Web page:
The protests are not rooted in basketball, or in any sport, but in the attitude toward Negroes of the Church of Jesus Christ of Latter-day Saints, which runs The Y and claims 96% of its students as members. The doctrine that men with black skin are not qualified to enter the church's priesthood was incorporated in the writings of Prophet-Founder Joseph Smith, which Mormons believe were direct revelations from God. Since membership in the priesthood and advancement through its ranks is the essence of being a male Mormon, the church has been condemned as racist by various civil rights groups, which see in athletics a quick, effective way to dramatize the issue and attract widespread attention.

The basketball team's problems began last season at New Mexico, where several blacks charged on the floor and gave the Black Power salute during the national anthem. This season's protests have included the wearing of black wristbands by some San Jose State players, the booing of The Y's dancing Cougarettes during the Quaker City Tournament in Philadelphia and the throwing of eggs on the floor at Arizona State. By far the most serious trouble, however, came on January 8, when the Cougars went to Tucson to play in Arizona's old Bear Down Gymnasium.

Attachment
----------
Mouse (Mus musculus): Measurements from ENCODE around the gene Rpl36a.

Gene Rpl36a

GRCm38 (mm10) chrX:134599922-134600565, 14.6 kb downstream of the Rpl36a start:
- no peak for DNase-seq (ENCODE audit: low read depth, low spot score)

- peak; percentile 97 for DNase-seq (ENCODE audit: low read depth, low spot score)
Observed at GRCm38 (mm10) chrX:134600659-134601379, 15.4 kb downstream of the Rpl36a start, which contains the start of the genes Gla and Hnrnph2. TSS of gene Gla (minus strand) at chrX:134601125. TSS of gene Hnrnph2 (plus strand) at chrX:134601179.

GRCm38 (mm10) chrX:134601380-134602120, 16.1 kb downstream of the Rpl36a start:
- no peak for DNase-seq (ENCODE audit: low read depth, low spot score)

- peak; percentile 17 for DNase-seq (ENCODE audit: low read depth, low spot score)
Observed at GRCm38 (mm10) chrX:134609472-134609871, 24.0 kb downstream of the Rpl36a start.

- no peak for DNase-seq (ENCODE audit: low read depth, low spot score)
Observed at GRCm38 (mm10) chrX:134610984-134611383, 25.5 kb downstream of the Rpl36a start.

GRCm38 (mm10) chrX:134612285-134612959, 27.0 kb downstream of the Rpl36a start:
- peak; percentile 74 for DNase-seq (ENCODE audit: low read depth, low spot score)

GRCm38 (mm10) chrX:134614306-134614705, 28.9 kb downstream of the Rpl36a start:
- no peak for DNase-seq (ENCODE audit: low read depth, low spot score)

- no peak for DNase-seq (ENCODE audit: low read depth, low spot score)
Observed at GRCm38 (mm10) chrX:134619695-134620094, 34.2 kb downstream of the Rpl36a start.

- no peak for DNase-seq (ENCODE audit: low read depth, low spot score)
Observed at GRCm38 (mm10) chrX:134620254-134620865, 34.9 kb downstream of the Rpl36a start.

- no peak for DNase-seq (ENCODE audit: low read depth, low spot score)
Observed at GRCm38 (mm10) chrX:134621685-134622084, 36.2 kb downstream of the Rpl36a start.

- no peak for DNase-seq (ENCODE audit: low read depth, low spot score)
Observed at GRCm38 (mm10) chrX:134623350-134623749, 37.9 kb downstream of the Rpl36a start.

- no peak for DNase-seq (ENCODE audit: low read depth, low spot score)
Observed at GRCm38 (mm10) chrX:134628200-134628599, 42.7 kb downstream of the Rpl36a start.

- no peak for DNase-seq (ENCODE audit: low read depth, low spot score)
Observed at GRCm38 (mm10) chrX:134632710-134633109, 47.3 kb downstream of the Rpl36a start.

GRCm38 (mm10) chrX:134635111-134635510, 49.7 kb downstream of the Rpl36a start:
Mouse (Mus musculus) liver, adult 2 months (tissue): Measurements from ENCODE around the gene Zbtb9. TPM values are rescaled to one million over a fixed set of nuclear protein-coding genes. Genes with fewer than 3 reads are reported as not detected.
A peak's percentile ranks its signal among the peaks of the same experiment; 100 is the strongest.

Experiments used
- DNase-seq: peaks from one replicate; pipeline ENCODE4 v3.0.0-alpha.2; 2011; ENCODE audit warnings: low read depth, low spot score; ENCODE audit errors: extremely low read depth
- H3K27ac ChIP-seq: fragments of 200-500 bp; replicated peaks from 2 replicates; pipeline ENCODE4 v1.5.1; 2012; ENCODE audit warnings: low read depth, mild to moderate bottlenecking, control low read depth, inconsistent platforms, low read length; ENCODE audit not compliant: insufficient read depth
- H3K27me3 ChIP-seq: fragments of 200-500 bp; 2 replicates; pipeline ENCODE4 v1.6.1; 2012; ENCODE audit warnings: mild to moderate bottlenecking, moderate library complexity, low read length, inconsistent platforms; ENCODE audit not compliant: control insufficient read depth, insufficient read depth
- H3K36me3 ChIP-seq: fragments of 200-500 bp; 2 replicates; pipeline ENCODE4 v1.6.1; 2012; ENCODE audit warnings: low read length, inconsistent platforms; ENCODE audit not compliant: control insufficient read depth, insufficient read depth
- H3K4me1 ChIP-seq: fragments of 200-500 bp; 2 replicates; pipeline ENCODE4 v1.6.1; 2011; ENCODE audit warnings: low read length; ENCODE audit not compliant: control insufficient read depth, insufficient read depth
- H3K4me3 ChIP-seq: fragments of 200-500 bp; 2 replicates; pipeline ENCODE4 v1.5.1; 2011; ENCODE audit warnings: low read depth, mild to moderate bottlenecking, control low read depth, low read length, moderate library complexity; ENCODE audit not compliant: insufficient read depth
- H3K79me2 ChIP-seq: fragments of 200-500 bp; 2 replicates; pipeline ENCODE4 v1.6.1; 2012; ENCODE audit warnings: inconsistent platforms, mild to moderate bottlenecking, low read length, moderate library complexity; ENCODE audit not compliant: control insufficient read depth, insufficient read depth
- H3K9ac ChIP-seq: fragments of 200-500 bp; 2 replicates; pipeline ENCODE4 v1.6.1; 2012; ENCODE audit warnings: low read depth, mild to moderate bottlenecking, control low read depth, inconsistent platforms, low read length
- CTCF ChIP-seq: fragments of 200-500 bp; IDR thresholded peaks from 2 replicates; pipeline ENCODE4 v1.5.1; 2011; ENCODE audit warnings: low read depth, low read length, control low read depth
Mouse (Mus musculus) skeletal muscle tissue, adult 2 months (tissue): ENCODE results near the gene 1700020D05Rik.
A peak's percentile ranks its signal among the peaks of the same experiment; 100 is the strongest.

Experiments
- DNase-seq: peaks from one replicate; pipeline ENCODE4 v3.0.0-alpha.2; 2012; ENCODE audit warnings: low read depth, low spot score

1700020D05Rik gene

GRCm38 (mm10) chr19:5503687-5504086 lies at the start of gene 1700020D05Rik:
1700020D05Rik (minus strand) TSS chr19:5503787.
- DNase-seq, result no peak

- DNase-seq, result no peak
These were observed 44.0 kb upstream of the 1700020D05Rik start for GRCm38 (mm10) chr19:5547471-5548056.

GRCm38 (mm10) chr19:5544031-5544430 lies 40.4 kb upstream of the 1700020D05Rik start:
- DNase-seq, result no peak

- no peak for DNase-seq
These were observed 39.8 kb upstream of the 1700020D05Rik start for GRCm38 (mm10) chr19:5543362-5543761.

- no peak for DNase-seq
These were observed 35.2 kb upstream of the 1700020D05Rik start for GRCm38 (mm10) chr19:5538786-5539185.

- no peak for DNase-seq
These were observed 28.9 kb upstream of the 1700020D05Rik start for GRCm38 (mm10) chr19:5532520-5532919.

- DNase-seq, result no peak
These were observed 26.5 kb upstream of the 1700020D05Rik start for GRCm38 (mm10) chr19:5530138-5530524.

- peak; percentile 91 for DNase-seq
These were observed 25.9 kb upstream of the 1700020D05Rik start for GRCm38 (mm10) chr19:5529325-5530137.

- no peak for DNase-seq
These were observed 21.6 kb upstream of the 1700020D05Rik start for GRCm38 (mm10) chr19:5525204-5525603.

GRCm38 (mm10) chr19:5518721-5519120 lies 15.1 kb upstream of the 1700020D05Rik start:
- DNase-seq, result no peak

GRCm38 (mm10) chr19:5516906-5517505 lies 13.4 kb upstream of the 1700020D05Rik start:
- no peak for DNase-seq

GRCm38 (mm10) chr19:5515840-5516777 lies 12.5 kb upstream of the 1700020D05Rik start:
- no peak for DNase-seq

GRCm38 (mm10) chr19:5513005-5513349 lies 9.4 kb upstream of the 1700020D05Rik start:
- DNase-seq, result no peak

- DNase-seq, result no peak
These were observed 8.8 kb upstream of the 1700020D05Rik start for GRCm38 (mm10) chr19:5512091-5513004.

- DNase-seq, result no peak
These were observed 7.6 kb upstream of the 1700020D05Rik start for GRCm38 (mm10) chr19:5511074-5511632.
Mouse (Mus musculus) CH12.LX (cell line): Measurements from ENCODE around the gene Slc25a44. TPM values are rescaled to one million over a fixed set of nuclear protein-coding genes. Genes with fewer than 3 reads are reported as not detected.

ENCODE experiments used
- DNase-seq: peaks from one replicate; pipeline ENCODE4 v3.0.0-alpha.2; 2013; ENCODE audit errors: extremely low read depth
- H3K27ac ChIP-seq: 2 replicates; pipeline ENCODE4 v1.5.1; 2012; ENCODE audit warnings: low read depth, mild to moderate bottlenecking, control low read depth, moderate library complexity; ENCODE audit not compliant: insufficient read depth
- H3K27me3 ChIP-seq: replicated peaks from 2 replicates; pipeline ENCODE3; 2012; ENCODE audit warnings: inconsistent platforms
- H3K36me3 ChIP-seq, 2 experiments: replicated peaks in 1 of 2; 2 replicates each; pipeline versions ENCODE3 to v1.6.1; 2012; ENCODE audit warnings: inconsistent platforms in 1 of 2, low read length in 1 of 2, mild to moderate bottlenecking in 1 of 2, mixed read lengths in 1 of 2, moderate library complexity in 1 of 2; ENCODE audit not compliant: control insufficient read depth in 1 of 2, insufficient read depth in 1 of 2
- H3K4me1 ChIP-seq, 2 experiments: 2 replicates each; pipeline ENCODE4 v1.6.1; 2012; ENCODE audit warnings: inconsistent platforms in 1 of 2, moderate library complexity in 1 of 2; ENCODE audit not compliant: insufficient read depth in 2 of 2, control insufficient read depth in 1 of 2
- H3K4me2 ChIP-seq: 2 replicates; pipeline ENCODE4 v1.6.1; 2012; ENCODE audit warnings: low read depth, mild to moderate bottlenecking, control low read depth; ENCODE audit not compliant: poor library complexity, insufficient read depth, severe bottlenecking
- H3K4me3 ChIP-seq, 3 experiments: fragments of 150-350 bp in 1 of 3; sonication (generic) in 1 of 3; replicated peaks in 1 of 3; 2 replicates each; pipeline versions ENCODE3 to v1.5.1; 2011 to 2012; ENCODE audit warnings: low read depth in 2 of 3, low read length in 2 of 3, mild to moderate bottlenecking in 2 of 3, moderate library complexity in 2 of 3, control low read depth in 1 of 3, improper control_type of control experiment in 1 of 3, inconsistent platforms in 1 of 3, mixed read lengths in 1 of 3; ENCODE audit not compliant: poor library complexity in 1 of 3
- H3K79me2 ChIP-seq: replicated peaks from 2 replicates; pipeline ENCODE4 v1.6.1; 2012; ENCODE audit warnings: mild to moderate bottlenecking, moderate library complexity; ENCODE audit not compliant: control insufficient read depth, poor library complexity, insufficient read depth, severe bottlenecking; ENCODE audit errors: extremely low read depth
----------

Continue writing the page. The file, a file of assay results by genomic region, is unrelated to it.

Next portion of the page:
Disorder developed after the Arizona president, in a strongly worded statement, refused to cancel the game on the grounds that the issue was irrelevant to an athletic contest. Vandals poured lighter fluid on the gym floor and set it afire, causing $100 damage. About 50 protesters, yelling, "Stop the game," tried to ram down the gym's main entrance, only to be stopped by a solid line of police and security guards. All five Arizona starters—three of them black—wore black wristbands. With 1:40 left in the first half, nine blacks walked on the floor, temporarily stopping play. Arizona eventually won 90-77.